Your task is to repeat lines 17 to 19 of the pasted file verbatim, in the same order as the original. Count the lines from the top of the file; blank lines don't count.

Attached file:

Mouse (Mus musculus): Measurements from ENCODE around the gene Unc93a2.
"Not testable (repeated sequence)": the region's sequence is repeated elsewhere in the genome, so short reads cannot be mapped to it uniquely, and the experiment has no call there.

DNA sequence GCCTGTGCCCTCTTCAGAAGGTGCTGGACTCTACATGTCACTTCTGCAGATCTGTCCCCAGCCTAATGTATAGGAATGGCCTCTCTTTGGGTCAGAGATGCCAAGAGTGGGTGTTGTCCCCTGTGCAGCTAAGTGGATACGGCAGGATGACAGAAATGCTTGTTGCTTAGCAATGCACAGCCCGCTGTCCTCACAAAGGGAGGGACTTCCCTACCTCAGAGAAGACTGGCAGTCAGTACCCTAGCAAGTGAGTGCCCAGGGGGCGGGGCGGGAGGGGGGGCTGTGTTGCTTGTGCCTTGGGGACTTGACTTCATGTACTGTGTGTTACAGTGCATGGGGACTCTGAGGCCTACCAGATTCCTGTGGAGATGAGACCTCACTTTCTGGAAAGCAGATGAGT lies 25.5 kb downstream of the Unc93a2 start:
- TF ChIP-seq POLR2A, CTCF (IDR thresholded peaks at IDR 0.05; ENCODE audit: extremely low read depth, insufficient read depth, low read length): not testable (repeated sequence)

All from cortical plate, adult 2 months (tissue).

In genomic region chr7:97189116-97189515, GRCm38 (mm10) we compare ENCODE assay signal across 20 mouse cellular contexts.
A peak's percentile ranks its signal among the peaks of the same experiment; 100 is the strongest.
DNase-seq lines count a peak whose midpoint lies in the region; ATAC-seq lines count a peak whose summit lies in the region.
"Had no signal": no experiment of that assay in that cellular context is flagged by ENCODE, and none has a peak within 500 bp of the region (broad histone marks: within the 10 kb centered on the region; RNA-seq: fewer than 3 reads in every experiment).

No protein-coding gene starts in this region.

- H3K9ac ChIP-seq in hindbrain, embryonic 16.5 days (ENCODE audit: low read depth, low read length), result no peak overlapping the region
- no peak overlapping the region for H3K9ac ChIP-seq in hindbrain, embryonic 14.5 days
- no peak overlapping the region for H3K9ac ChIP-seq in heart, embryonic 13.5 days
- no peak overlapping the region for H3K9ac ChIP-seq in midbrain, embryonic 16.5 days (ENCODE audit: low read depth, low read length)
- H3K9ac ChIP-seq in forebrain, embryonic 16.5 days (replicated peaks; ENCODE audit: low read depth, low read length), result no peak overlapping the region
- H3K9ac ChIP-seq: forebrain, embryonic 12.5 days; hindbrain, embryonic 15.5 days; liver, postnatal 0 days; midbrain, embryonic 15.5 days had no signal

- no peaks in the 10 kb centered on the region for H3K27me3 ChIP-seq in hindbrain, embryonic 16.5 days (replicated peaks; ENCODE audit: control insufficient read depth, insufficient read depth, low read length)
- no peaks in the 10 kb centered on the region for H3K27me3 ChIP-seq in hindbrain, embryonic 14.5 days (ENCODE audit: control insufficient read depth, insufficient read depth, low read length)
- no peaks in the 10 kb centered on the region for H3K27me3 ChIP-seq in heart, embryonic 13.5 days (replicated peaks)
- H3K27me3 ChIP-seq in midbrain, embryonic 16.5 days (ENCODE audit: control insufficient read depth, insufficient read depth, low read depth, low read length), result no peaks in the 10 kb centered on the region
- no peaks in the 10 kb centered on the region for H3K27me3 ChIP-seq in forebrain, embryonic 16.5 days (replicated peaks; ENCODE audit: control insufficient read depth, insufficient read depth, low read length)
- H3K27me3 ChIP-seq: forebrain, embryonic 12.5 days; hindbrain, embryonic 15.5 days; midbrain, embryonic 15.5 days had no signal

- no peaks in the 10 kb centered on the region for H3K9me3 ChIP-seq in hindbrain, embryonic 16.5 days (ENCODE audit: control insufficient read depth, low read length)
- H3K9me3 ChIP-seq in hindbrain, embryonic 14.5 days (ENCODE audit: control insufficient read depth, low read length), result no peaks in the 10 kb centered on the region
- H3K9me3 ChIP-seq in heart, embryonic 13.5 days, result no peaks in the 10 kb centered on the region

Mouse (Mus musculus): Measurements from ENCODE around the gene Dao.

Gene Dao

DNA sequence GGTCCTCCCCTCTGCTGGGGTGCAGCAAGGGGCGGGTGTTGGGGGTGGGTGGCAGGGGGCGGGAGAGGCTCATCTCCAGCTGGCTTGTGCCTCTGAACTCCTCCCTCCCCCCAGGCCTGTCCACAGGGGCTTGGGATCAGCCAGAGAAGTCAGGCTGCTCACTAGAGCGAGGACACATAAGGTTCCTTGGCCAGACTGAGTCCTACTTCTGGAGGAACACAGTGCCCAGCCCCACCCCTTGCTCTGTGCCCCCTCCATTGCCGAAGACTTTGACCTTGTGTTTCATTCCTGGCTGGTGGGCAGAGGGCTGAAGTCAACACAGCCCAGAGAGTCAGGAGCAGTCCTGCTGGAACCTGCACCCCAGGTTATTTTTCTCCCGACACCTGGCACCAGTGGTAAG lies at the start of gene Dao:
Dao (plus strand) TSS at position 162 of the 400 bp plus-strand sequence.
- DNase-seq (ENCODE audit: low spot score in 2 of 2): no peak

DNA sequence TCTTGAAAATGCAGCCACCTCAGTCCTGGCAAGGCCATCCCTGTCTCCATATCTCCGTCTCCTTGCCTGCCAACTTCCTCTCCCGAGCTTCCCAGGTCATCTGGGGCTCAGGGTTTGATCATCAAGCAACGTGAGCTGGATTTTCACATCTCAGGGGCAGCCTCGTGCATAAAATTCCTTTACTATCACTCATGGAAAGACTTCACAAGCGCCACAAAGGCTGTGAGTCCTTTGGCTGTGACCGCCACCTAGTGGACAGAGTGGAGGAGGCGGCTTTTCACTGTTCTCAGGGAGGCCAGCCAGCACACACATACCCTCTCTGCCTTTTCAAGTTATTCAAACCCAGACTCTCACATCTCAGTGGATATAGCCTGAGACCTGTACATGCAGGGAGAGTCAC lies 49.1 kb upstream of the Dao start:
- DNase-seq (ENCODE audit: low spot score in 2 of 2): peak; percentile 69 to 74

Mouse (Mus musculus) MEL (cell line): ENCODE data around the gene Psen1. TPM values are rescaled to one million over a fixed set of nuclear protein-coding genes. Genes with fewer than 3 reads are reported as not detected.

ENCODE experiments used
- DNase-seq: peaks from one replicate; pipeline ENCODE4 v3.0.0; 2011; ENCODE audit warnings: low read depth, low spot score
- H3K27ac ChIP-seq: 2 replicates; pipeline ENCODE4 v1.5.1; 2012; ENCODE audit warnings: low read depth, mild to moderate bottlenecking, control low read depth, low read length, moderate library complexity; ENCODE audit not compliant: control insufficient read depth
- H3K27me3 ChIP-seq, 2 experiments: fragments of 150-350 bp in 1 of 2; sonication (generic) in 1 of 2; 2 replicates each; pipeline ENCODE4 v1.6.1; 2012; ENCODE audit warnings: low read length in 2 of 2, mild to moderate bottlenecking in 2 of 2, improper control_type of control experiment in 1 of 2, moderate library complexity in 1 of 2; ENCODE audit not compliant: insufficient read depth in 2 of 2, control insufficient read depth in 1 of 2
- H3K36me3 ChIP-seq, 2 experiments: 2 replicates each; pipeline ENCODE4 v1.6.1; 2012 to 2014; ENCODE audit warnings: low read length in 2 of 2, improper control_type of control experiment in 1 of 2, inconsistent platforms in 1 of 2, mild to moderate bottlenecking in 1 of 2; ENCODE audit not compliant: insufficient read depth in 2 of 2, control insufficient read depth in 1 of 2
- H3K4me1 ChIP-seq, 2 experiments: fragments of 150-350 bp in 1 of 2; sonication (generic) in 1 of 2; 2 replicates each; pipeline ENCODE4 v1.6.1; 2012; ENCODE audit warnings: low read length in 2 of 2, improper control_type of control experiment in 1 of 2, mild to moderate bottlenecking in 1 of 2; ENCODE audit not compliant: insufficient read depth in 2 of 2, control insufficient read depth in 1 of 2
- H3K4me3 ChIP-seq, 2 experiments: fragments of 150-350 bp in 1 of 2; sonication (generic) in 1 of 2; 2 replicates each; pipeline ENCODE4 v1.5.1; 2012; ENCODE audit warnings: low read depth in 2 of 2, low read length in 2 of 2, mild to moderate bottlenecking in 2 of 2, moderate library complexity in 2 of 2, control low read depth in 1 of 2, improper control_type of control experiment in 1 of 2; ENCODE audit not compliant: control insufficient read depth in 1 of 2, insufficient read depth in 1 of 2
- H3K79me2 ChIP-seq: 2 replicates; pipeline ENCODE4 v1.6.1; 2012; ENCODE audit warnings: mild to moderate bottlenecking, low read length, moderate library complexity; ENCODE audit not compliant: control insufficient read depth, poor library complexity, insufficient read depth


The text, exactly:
- no peaks in the 10 kb centered on the region for H3K27me3 ChIP-seq in hindbrain, embryonic 16.5 days (replicated peaks; ENCODE audit: control insufficient read depth, insufficient read depth, low read length)
- no peaks in the 10 kb centered on the region for H3K27me3 ChIP-seq in hindbrain, embryonic 14.5 days (ENCODE audit: control insufficient read depth, insufficient read depth, low read length)
- no peaks in the 10 kb centered on the region for H3K27me3 ChIP-seq in heart, embryonic 13.5 days (replicated peaks)